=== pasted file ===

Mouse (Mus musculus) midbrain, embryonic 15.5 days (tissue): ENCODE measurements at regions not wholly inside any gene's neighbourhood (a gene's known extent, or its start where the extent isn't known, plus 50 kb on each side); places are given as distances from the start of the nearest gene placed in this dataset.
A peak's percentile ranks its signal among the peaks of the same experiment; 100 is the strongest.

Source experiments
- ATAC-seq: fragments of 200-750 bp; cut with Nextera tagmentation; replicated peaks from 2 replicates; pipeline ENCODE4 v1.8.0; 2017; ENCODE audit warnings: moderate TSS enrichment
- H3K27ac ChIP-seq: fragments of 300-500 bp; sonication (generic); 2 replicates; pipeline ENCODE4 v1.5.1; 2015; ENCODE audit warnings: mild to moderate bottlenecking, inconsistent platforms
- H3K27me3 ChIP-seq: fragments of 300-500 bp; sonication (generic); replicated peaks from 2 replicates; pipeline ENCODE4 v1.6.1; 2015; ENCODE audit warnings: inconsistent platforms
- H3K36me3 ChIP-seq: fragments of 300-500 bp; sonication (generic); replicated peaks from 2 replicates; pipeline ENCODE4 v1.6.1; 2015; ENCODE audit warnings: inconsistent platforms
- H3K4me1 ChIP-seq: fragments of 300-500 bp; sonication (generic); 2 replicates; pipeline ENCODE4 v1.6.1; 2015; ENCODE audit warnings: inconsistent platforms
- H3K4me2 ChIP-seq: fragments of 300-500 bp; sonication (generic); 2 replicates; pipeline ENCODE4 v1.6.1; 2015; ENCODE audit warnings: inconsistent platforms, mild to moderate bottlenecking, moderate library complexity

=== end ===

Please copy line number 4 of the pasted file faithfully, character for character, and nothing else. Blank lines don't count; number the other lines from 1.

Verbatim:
- ATAC-seq: fragments of 200-750 bp; cut with Nextera tagmentation; replicated peaks from 2 replicates; pipeline ENCODE4 v1.8.0; 2017; ENCODE audit warnings: moderate TSS enrichment